Cooper and Flintoff: Boxing’s circus crumbles along

John Davidson Roar Guru

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Australian Wallaby fly-half Quade Cooper (AFP Photo / Patrick Hamilton)

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It is a week for the wannabe fighters; Quade Cooper announces his professional boxing debut a few days before Freddie Flintoff takes to the ring for the first time.

For the rugby five-eighth Cooper, the motivation seems to be keep himself busy, to fill in time before Japanese or French rugby, the NRL or the ARU come to their senses and start calling. He has no amateur experience or deep connection to the sport.

For ex-cricketer Flintoff, it seems to be for his own desires, to have a challenge, to be in the limelight and to test himself, to go back to his days as a sportsman. Also, it seems to be to put his own demons at bay.

Flintoff is at least a lifelong boxing fan and is being guided by former world champion Barry McGuigan. Cooper is being guided by Khoder Nasser, the former manager of Anthony Mundine. He won’t have ‘The Man’ or Tony Mundine in his corner like his mate Sonny Bill Williams did in his first few fights.

There seems to be a worrying trend of sports stars heading into boxing when their other careers nosedive – see Barry Hall, John Hopoate etc etc.

That they can trade off their name, throw a few jabs and earn a few bucks. But this shows little respect for the sport, the difficulty involved in boxing and the thousands of pugilists battering away out there for no money or no attention for a shot.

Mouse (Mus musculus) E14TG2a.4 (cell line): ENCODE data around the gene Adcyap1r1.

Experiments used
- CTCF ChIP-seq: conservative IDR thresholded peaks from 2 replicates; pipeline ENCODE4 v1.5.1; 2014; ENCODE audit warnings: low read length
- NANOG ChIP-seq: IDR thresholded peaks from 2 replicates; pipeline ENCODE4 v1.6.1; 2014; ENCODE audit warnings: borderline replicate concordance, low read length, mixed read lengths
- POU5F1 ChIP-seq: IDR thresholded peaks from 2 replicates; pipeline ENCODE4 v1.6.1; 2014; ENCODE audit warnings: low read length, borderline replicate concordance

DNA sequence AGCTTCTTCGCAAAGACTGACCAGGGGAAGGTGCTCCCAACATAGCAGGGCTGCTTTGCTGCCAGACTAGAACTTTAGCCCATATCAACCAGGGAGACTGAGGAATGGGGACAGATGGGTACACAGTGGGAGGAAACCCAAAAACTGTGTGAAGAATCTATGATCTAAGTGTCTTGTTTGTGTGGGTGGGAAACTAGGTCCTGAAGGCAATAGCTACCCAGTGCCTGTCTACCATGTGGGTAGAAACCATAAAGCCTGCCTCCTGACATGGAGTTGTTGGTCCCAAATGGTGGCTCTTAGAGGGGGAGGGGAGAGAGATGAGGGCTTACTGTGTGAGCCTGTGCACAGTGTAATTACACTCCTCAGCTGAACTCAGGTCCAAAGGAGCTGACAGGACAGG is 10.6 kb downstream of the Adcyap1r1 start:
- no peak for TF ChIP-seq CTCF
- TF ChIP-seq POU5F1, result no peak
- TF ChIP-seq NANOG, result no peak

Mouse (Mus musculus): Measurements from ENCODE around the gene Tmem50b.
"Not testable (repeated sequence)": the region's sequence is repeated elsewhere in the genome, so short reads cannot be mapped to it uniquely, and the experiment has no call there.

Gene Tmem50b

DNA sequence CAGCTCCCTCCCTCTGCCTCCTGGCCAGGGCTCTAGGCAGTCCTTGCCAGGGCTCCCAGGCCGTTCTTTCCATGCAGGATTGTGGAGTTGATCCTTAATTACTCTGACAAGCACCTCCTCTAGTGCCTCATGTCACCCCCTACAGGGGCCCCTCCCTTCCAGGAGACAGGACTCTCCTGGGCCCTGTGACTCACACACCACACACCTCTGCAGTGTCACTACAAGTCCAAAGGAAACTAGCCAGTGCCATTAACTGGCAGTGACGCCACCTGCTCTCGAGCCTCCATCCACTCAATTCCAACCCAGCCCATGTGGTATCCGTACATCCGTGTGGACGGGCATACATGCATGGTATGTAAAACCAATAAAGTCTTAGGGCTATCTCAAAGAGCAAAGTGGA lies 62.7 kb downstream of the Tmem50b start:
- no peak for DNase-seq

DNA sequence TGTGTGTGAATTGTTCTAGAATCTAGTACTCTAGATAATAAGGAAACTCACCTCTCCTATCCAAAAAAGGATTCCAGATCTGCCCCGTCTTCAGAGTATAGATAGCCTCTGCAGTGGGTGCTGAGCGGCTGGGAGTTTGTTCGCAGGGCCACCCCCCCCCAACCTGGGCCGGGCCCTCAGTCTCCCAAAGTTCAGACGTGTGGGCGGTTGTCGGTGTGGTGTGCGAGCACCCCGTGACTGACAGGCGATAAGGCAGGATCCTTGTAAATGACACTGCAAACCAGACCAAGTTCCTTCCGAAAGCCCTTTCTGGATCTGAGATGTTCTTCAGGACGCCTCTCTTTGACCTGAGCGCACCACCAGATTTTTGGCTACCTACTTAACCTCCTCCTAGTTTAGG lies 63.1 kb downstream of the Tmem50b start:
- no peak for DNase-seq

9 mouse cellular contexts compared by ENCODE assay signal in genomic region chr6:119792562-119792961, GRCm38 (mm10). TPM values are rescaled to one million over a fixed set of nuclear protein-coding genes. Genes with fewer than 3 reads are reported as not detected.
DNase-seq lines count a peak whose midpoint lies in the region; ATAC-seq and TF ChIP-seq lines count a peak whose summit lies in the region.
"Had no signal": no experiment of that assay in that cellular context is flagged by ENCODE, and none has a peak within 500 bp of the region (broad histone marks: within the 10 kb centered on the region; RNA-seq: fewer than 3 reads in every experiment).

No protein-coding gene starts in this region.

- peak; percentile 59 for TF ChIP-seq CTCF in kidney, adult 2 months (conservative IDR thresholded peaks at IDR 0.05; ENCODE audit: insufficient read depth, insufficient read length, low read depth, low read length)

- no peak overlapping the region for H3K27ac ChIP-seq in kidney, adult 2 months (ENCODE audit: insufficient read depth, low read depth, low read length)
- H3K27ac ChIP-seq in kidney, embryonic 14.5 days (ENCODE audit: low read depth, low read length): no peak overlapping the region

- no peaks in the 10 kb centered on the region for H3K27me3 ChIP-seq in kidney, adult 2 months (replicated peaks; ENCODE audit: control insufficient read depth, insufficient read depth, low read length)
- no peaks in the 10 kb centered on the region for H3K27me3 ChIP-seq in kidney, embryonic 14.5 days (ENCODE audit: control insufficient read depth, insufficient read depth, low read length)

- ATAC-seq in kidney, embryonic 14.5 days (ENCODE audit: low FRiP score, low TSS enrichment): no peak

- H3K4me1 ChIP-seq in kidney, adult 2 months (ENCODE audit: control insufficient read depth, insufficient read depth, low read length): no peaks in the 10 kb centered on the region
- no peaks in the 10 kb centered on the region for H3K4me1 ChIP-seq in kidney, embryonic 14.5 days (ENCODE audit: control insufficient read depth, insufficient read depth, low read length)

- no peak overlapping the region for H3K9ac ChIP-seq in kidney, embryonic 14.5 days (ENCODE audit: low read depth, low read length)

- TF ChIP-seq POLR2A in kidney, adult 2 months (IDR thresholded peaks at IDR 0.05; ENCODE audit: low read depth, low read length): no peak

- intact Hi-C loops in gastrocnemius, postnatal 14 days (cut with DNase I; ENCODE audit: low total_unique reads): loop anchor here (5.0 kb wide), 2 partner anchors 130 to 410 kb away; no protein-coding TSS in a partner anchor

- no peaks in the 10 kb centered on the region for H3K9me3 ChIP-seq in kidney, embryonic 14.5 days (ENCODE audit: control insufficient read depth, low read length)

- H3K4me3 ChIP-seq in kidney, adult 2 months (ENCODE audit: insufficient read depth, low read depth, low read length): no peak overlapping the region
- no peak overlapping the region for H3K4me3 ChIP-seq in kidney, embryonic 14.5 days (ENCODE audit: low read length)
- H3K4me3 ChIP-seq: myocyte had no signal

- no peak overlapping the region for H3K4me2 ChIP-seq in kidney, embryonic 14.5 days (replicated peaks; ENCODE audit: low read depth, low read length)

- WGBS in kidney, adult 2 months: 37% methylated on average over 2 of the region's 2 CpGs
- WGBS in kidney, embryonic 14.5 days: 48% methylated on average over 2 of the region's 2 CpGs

Boxing is not for a pursuit for the non-dedicated or the uncommitted.

Boxing is arguably the toughest, most demanding and hardest sport to conquer. It chews and spits out many people, even its greatest exponents like Muhammad Ali. The sweet science takes no prisoners.

Cooper and Flintoff must realise it takes years and years of hard work, soul-searching training and study to become a professional boxer.

The amateur ranks are there to give fighters the grounding they need to go into the pros. To weed out those without the talent, the heart and the mental and physical strength to survive in the ring. Circumventing them is not the way to go.

At times boxing as a sport does little to help itself. The myriad of world champions and fighters who duck other fighters, who pad out their records with bums and unworthy opponents, who fight for phony belts and worthless titles.

The politics of the sport is a murky beast that often values ego and publicity over integrity and honesty. Boxing seems to be always out for the next quick fix or attention-grabbing stunt.

Two novices, Cooper and Flintoff, are entering this world with undefined aims.
Defenders of both will say that the two are good for boxing, that they will be bring new fans and create interest in a sport on the wane. That may have some truth to it, in part.

But in the long run their adventures will only hurt the sport and devalue their own reputations. There is no sustainable boost or worthwhile addition. This is not boxing at its finest or its most credible, it is more circus act.

If you want to experience the rollercoaster of boxing see the comeback of Ricky Hatton, played out in Manchester last weekend.

Look at the tragic life of Hector Camacho who was slain in his native Puerto Rico recently.

See the contrasting styles and ethos of Daniel Geale and Anthony Mundine clash in January, or watch the blood, sweat and tears displayed in the ring at the London Olympics.

As light heavyweight champion Antonio Tarver, a fighter who epitomises both the ecstasy and agony of boxing well, once said: “Boxing is the only sport you don’t play. You play football, basketball. You don’t play boxing … It ain’t a game.”

Follow John on Twitter: @johnnyddavidson

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